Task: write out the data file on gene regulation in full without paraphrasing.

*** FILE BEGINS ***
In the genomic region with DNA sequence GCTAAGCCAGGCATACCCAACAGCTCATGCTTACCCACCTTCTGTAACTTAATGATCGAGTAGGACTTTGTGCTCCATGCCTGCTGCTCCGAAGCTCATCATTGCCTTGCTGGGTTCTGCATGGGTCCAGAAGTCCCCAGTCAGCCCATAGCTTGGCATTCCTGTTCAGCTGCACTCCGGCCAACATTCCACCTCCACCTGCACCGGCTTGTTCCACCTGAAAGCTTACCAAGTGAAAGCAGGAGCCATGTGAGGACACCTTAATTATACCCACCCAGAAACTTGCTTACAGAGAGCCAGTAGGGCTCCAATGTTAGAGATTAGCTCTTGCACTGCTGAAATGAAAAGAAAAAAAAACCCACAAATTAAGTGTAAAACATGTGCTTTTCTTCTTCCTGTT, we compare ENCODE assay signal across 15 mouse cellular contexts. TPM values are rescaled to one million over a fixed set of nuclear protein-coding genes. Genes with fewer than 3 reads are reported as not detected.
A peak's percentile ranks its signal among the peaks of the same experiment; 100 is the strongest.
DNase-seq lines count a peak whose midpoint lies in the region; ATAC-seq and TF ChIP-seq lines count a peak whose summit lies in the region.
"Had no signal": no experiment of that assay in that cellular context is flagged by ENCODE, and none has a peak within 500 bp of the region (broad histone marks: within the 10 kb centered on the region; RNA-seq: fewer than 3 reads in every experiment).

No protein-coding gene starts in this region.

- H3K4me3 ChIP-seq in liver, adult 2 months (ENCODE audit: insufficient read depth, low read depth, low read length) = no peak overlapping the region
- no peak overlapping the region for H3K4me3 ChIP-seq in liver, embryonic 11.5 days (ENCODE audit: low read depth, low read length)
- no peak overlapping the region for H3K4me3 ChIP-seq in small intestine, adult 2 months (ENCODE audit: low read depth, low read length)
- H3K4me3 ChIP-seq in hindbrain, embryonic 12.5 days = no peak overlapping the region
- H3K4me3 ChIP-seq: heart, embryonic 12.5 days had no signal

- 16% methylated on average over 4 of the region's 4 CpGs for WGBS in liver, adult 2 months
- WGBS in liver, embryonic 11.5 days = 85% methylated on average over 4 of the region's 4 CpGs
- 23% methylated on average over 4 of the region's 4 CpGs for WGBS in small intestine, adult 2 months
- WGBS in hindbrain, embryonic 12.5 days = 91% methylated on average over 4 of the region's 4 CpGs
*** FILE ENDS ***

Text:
In the genomic region with DNA sequence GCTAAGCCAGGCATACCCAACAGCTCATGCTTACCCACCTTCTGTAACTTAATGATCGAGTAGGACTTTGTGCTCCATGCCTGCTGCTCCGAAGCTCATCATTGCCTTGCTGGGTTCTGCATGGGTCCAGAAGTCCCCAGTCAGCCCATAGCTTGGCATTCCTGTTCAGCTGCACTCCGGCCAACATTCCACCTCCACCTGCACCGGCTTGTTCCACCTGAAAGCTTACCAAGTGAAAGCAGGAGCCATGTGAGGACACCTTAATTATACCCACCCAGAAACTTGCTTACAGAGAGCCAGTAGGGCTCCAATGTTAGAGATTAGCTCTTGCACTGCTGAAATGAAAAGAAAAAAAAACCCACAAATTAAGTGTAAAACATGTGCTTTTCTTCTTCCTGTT, we compare ENCODE assay signal across 15 mouse cellular contexts. TPM values are rescaled to one million over a fixed set of nuclear protein-coding genes. Genes with fewer than 3 reads are reported as not detected.
A peak's percentile ranks its signal among the peaks of the same experiment; 100 is the strongest.
DNase-seq lines count a peak whose midpoint lies in the region; ATAC-seq and TF ChIP-seq lines count a peak whose summit lies in the region.
"Had no signal": no experiment of that assay in that cellular context is flagged by ENCODE, and none has a peak within 500 bp of the region (broad histone marks: within the 10 kb centered on the region; RNA-seq: fewer than 3 reads in every experiment).

No protein-coding gene starts in this region.

- H3K4me3 ChIP-seq in liver, adult 2 months (ENCODE audit: insufficient read depth, low read depth, low read length) = no peak overlapping the region
- no peak overlapping the region for H3K4me3 ChIP-seq in liver, embryonic 11.5 days (ENCODE audit: low read depth, low read length)
- no peak overlapping the region for H3K4me3 ChIP-seq in small intestine, adult 2 months (ENCODE audit: low read depth, low read length)
- H3K4me3 ChIP-seq in hindbrain, embryonic 12.5 days = no peak overlapping the region
- H3K4me3 ChIP-seq: heart, embryonic 12.5 days had no signal

- 16% methylated on average over 4 of the region's 4 CpGs for WGBS in liver, adult 2 months
- WGBS in liver, embryonic 11.5 days = 85% methylated on average over 4 of the region's 4 CpGs
- 23% methylated on average over 4 of the region's 4 CpGs for WGBS in small intestine, adult 2 months
- WGBS in hindbrain, embryonic 12.5 days = 91% methylated on average over 4 of the region's 4 CpGs